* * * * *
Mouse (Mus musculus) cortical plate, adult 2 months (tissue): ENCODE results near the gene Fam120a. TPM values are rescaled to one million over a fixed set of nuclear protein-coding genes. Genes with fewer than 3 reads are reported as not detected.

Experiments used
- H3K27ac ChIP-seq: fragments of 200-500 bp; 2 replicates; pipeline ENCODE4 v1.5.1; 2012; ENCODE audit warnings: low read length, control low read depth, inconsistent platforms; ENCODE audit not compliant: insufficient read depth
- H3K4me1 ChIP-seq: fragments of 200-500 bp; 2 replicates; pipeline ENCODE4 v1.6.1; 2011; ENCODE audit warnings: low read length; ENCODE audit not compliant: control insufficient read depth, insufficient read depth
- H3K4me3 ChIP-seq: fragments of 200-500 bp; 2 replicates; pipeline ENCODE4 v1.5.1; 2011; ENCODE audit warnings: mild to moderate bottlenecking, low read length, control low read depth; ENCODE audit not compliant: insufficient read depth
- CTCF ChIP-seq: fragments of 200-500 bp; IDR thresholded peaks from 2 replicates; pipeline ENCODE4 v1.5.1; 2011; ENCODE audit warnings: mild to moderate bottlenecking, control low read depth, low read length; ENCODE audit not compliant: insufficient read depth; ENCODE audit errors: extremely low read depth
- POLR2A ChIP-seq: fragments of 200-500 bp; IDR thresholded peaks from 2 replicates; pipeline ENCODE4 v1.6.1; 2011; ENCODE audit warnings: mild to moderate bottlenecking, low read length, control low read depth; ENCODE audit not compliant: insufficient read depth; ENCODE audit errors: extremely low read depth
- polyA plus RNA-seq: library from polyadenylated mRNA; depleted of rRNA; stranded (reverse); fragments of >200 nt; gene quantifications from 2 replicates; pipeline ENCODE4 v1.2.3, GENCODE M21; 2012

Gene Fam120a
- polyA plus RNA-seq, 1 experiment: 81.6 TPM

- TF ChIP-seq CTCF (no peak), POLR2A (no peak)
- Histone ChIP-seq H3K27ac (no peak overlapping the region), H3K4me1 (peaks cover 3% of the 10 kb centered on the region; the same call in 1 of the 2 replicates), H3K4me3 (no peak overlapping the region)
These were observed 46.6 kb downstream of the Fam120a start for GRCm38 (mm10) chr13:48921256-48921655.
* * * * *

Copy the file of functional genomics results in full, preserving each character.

Mouse (Mus musculus) cortical plate, adult 2 months (tissue): ENCODE results near the gene Fam120a. TPM values are rescaled to one million over a fixed set of nuclear protein-coding genes. Genes with fewer than 3 reads are reported as not detected.

Experiments used
- H3K27ac ChIP-seq: fragments of 200-500 bp; 2 replicates; pipeline ENCODE4 v1.5.1; 2012; ENCODE audit warnings: low read length, control low read depth, inconsistent platforms; ENCODE audit not compliant: insufficient read depth
- H3K4me1 ChIP-seq: fragments of 200-500 bp; 2 replicates; pipeline ENCODE4 v1.6.1; 2011; ENCODE audit warnings: low read length; ENCODE audit not compliant: control insufficient read depth, insufficient read depth
- H3K4me3 ChIP-seq: fragments of 200-500 bp; 2 replicates; pipeline ENCODE4 v1.5.1; 2011; ENCODE audit warnings: mild to moderate bottlenecking, low read length, control low read depth; ENCODE audit not compliant: insufficient read depth
- CTCF ChIP-seq: fragments of 200-500 bp; IDR thresholded peaks from 2 replicates; pipeline ENCODE4 v1.5.1; 2011; ENCODE audit warnings: mild to moderate bottlenecking, control low read depth, low read length; ENCODE audit not compliant: insufficient read depth; ENCODE audit errors: extremely low read depth
- POLR2A ChIP-seq: fragments of 200-500 bp; IDR thresholded peaks from 2 replicates; pipeline ENCODE4 v1.6.1; 2011; ENCODE audit warnings: mild to moderate bottlenecking, low read length, control low read depth; ENCODE audit not compliant: insufficient read depth; ENCODE audit errors: extremely low read depth
- polyA plus RNA-seq: library from polyadenylated mRNA; depleted of rRNA; stranded (reverse); fragments of >200 nt; gene quantifications from 2 replicates; pipeline ENCODE4 v1.2.3, GENCODE M21; 2012

Gene Fam120a
- polyA plus RNA-seq, 1 experiment: 81.6 TPM

- TF ChIP-seq CTCF (no peak), POLR2A (no peak)
- Histone ChIP-seq H3K27ac (no peak overlapping the region), H3K4me1 (peaks cover 3% of the 10 kb centered on the region; the same call in 1 of the 2 replicates), H3K4me3 (no peak overlapping the region)
These were observed 46.6 kb downstream of the Fam120a start for GRCm38 (mm10) chr13:48921256-48921655.